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Aromatic woods

Discussion in 'Traditional Folders and Fixed Blades' started by JTB_5, Jun 26, 2020.

  1. Just Tom.

    Just Tom.

    Apr 24, 2019
    Olive smells fantastic when you are working it, but I just sniffed this one and can’t detect any odor just 2 years later:
  2. JTB_5

    JTB_5 Gold Member Gold Member

    Oct 6, 2017
    That’s a smell from how the wood was used, not from the wood itself, but it is still cool for that. I suppose you could infuse a hard wood and then use it. Not sure how long the scent would remain.
  3. sceva

    sceva Gold Member Gold Member

    Sep 18, 2002
    It looks great too, very interesting grain. I don't have a knife with this wood but I do have some revolver grips.

  4. mrknife


    May 9, 2010
    i did say it was not natural to the wood
  5. JTB_5

    JTB_5 Gold Member Gold Member

    Oct 6, 2017
    Right, me too. But thinking of the sucker rod, which took up the smell of the oil it was used to extract, I suppose you could accomplish the same thing with an intention to use the wood as a carrier of aromatic scents.
  6. tongueriver

    tongueriver Gold Member Gold Member

    Dec 28, 2007
    This is a Randall 23 in Thuya. I can't really smell it when it is in the Big Open, but when sealed in a case for awhile, it.... stinks. rt6.jpg
  7. JTB_5

    JTB_5 Gold Member Gold Member

    Oct 6, 2017

    Sometimes no smell is preferable to smell.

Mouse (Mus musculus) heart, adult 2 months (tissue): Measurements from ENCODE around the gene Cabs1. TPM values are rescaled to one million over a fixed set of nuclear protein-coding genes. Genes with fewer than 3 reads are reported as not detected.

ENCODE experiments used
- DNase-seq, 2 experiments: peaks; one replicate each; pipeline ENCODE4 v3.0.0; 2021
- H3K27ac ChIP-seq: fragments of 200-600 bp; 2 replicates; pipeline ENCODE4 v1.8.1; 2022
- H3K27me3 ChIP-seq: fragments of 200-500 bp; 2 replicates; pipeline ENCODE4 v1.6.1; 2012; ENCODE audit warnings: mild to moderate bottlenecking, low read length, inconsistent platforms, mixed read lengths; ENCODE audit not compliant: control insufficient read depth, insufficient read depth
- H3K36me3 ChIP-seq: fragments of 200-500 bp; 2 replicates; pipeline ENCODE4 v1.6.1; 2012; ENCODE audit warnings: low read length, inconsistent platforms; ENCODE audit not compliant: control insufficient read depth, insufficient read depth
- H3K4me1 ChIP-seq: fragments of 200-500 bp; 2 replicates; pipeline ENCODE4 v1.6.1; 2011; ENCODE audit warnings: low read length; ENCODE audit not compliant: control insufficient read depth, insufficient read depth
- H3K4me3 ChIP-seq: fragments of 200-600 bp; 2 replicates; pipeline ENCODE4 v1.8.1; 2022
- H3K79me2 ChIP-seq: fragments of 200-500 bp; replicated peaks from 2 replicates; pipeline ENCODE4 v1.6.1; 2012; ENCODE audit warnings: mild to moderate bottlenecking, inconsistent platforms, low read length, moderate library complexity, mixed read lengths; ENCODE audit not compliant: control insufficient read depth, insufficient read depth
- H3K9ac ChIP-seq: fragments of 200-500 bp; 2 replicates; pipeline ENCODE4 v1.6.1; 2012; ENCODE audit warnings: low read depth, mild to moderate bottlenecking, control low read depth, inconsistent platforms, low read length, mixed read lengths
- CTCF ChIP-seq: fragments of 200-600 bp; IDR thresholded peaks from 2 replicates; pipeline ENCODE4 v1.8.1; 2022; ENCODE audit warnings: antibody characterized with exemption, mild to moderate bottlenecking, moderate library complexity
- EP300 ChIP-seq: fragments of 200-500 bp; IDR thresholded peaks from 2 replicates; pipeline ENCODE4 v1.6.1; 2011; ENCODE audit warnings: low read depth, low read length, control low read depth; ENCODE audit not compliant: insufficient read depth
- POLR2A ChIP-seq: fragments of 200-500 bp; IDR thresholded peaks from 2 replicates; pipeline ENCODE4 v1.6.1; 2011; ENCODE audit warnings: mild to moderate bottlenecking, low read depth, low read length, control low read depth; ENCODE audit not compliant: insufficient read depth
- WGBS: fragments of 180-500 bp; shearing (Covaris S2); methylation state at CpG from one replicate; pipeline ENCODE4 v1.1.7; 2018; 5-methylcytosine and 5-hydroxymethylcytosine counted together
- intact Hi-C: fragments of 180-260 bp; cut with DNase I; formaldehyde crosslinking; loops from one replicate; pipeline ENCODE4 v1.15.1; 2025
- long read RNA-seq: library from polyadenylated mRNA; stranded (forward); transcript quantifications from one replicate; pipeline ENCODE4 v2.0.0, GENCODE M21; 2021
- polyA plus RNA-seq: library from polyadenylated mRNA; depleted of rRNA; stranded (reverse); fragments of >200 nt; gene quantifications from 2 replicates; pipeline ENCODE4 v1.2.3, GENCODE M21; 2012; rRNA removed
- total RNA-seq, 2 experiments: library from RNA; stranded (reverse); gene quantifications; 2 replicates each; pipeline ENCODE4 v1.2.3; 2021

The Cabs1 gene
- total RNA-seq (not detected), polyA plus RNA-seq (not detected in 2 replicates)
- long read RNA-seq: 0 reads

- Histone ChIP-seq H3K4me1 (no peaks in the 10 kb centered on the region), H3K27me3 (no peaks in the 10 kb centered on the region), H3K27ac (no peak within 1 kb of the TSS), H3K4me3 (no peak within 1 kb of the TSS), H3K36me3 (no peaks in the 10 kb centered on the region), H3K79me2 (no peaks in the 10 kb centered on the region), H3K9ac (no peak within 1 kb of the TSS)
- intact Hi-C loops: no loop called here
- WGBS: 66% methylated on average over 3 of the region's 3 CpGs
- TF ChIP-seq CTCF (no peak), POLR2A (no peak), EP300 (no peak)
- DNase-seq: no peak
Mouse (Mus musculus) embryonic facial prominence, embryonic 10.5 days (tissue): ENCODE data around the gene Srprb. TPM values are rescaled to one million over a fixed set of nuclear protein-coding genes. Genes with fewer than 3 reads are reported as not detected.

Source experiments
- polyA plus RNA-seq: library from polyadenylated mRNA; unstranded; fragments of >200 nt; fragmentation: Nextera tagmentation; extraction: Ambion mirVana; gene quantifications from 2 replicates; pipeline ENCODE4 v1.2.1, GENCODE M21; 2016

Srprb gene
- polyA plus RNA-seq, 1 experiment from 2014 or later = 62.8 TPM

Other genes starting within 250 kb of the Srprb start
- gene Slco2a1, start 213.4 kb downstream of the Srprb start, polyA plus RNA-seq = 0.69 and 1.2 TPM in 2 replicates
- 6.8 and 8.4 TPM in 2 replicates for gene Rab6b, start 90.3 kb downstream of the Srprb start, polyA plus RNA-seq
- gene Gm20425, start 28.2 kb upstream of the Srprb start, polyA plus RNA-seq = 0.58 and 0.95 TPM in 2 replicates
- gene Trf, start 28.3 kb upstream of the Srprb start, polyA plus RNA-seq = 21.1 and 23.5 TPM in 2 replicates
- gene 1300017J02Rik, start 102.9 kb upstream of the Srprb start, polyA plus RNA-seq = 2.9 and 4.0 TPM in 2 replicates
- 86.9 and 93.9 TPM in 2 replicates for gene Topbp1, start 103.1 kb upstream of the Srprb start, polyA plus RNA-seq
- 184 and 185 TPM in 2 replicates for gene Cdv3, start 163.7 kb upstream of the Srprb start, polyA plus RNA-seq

8. hornetguy

    hornetguy Gold Member Gold Member

    Feb 11, 2015
    I think I'll pull some of my wood scales and soak them in Gentleman Jack.... I'll keep you posted....:p
    Elgatodeacero and JTB_5 like this.
  9. Will Power

    Will Power Gold Member Gold Member

    Jan 18, 2007
    Back to Juniper. I don't know which variety is used for making knife-handles, but the Junipers that grow here grow slowly and can survive in bleak dry and cold:eek: habitats. I suspect the Juniper the French use is similar as it's fairly arid, windy and bleak in the Midi in winter. The wood is very rot resistant, is more or less insect proof and is extremely durable and it retains a great fragrance. I knew somebody who imported and used Juniper for lining his sauna, we usually use birch or some pines. The smell was astounding and it resists damp very well, cost a fortune though :eek::D

    Can't think of other woods that could be used as a durable fragrant handle, the resinous pines/cedars etc are all soft unlike Juniper. Where would Gin be without the Juniper's berries?;) They're also used in sauces for game meats .
    Prester John likes this.
  10. JTB_5

    JTB_5 Gold Member Gold Member

    Oct 6, 2017
    I love juniper, but it has gone up in price over the last few years. I hope it isn't becoming scarce.
  11. Mitt


    Aug 31, 2017
    Sandalwood can have some interesting grain

    Live oak smells better and doesn't burn as hot.
    JTB_5 likes this.
  12. Jolipapa

    Jolipapa Basic Member Basic Member

    Jun 4, 2015
    It is also a good moths repellant.
    JTB_5 likes this.

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